Alissa's Reviews > The Tempest

The Tempest by William Shakespeare
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Apr 01, 12


The title of the play, The Tempest, represents the storm that disrupts the characters and their social order. Initially the play begins with a fierce storm at sea that endangers all the occupants of the capsizing ship. The mood is very ominous and bleak with most of the men overcome by fear. From chaos rises the boatswain who, though lowly in rank, rises to give orders and take control. He remains fearless and skillfully manages the boat, which represents his domain and kingship. At this point King Alonso is helpless and all social order begins to disintegrate. This is exactly what Prospero wants to occur. From this discord he intends to rebuild the kingdom that he lost twelve years prior.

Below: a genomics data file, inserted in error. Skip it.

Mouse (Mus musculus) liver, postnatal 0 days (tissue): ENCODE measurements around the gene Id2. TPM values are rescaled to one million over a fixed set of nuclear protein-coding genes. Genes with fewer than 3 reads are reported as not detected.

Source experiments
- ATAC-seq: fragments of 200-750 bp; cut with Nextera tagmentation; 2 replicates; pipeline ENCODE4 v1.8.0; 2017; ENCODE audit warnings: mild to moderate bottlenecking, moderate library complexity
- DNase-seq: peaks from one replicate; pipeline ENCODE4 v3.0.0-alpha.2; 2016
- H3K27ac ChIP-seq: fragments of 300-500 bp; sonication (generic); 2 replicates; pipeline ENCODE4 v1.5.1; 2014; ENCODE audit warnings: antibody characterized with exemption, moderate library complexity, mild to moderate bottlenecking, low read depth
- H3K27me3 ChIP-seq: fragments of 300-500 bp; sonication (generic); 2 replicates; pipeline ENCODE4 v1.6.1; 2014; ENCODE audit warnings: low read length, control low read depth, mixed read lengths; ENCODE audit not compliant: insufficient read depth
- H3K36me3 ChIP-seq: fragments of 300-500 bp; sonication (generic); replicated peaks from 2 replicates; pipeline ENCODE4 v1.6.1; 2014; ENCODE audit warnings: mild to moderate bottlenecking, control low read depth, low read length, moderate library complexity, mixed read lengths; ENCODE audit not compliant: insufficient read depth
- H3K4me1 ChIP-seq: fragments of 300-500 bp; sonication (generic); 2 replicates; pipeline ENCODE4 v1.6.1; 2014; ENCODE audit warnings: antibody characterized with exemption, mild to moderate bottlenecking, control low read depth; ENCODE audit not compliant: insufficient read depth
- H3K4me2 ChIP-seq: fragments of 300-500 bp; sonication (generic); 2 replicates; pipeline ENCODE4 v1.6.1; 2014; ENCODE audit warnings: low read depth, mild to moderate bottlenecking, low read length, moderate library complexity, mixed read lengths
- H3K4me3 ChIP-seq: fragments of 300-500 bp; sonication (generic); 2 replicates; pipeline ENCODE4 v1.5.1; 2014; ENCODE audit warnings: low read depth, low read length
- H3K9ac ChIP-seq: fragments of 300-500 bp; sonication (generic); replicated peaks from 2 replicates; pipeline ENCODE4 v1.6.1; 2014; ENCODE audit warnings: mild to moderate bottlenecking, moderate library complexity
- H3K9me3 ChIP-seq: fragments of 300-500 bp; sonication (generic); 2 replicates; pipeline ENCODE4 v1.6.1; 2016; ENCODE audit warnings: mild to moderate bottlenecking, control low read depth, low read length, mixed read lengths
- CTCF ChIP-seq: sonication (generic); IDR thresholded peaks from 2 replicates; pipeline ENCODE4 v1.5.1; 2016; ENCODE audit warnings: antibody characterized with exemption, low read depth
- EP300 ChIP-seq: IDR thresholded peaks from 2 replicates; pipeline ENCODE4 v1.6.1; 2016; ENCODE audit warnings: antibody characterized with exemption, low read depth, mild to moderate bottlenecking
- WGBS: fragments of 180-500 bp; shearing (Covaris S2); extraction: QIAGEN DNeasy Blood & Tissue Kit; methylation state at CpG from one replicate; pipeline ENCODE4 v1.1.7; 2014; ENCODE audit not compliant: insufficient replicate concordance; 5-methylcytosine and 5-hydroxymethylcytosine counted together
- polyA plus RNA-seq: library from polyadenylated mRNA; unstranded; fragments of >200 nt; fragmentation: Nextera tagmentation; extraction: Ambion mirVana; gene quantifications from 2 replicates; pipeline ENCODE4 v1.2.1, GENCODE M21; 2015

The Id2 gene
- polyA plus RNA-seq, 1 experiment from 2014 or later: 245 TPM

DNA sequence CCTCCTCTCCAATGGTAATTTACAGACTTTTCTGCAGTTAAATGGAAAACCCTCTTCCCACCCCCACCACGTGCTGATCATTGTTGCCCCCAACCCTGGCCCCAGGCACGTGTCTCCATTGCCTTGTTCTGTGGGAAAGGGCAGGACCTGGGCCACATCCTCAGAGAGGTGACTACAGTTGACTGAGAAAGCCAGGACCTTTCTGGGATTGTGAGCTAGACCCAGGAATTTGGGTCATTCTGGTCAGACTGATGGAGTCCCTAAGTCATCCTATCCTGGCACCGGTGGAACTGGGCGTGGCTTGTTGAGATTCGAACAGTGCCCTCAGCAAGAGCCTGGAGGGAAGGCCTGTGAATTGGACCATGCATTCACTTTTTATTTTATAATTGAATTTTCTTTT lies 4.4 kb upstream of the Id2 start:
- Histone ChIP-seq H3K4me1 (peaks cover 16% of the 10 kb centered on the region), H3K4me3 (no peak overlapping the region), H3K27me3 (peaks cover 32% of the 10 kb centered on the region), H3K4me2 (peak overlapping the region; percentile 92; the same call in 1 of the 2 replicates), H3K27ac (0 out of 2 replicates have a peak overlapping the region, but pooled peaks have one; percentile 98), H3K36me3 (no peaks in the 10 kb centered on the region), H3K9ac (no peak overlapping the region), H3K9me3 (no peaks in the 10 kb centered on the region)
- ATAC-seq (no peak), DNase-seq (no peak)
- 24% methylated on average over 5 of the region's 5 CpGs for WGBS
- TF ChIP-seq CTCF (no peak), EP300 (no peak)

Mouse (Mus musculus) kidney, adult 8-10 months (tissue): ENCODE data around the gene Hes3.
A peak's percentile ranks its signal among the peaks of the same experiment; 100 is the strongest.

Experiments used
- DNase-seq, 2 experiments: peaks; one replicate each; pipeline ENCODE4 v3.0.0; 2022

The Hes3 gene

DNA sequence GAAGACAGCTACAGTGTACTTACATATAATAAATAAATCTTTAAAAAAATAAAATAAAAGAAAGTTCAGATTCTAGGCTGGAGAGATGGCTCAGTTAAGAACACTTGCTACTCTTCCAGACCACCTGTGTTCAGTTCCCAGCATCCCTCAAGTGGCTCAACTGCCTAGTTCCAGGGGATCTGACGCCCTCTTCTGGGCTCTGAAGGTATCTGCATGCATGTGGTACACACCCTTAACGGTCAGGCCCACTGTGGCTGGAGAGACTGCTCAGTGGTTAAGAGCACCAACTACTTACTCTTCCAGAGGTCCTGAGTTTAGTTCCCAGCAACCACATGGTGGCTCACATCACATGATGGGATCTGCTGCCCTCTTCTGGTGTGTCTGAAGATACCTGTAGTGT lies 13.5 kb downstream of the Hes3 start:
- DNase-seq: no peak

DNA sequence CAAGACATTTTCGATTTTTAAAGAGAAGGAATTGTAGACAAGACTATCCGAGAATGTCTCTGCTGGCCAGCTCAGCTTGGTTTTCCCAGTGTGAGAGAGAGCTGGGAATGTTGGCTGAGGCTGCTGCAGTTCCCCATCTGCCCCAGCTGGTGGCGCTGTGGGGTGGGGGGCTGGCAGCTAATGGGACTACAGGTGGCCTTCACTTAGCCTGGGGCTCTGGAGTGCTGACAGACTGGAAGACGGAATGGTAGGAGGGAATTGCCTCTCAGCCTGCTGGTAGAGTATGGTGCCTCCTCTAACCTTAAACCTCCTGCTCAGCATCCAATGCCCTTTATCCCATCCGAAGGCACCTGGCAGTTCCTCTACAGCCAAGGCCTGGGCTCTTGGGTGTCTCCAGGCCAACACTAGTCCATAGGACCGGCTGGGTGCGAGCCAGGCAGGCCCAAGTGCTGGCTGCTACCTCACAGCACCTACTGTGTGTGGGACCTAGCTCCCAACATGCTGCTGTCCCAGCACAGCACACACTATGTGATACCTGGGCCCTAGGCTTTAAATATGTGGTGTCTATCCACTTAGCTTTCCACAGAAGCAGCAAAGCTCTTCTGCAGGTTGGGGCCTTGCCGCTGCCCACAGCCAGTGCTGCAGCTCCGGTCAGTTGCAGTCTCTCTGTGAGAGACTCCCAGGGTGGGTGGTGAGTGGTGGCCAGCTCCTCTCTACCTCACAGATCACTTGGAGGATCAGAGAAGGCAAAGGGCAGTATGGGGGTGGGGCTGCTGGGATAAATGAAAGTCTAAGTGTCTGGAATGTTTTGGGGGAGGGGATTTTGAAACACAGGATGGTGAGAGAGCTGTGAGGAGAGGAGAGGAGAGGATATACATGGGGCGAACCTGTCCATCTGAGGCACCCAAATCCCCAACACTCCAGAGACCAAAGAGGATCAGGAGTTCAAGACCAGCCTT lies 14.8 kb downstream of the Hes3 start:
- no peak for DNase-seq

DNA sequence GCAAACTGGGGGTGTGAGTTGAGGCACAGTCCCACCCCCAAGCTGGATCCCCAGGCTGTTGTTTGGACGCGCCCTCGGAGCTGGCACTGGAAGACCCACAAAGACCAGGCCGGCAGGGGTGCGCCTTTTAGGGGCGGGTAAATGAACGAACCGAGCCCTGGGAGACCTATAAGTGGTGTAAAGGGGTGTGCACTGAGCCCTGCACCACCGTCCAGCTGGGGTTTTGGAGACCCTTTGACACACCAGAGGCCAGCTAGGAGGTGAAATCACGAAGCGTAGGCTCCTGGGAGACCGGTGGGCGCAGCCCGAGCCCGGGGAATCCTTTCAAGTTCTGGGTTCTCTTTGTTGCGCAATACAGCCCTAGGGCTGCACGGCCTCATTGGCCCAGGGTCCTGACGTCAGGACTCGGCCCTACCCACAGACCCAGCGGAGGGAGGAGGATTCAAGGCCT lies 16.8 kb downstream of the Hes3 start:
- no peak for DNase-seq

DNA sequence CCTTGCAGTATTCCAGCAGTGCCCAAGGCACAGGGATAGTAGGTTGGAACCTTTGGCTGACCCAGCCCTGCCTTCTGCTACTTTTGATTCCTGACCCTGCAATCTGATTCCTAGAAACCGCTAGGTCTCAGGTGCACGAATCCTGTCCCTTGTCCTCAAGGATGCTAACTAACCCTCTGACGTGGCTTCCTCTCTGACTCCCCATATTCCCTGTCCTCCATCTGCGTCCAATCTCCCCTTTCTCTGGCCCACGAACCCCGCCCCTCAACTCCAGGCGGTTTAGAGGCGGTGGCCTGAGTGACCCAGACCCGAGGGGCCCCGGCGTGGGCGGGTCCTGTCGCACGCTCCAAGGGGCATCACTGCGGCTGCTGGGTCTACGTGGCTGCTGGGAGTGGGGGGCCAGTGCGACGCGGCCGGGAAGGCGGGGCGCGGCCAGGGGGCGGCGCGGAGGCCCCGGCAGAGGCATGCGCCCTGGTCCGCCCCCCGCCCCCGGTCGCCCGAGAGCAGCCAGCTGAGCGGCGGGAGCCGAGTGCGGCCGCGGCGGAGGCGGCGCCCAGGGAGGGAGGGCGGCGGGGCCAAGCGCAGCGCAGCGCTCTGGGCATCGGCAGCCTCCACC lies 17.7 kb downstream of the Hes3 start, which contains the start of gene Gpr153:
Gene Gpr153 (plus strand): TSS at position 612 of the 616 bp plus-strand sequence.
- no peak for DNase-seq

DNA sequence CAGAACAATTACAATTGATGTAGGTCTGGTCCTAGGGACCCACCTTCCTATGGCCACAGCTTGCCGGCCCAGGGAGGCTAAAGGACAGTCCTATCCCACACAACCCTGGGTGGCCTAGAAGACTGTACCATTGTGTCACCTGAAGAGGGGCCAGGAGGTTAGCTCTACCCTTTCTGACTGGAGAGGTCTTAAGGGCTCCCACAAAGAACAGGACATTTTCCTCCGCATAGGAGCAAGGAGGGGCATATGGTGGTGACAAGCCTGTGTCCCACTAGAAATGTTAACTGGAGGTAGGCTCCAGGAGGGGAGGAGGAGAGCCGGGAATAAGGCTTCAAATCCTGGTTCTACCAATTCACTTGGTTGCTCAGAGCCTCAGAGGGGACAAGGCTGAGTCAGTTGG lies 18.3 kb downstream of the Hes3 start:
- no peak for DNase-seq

Prospero separates the players and divides them to his advantage. Then though magic and cunningness he approaches them all separately and plays on their weaknesses. He temps Ferdinand with the love of his daughter when he feels isolated, alone, and abandoned on an unknown island. Alonso is languished by the thought of having lost his son at sea after just giving his daughter in marriage to the Prince of Tunis. With his children gone, he believes he is being punished for his past evil deeds. He gladly reconciles with Prospero and the union of their families is accomplished with the marriage of Prospero’s daughter, Miranda to Ferdinand. Prospero proves to be a power hungry noble that enjoys creating chaos and fear in those that were disloyal to him. He tests each man’s loyalties and rewards those who have proven to be worthy of his trust. He gives Ferdinand his daughter. Ensures Miranda that her queen ship will continue even after his death by orchestrating a good marriage for her. He returns to his rightful reign as Duke of Milan. To his faithful servant, Arial, he gives freedom. The rest he leaves weaker than before with all their fragility exposed. He leaves Caliban isolated on an island with no one to rule, a prisoner unto himself. From the storm arises the justice of a newly established order that ultimately benefits the opportunist Prospero.
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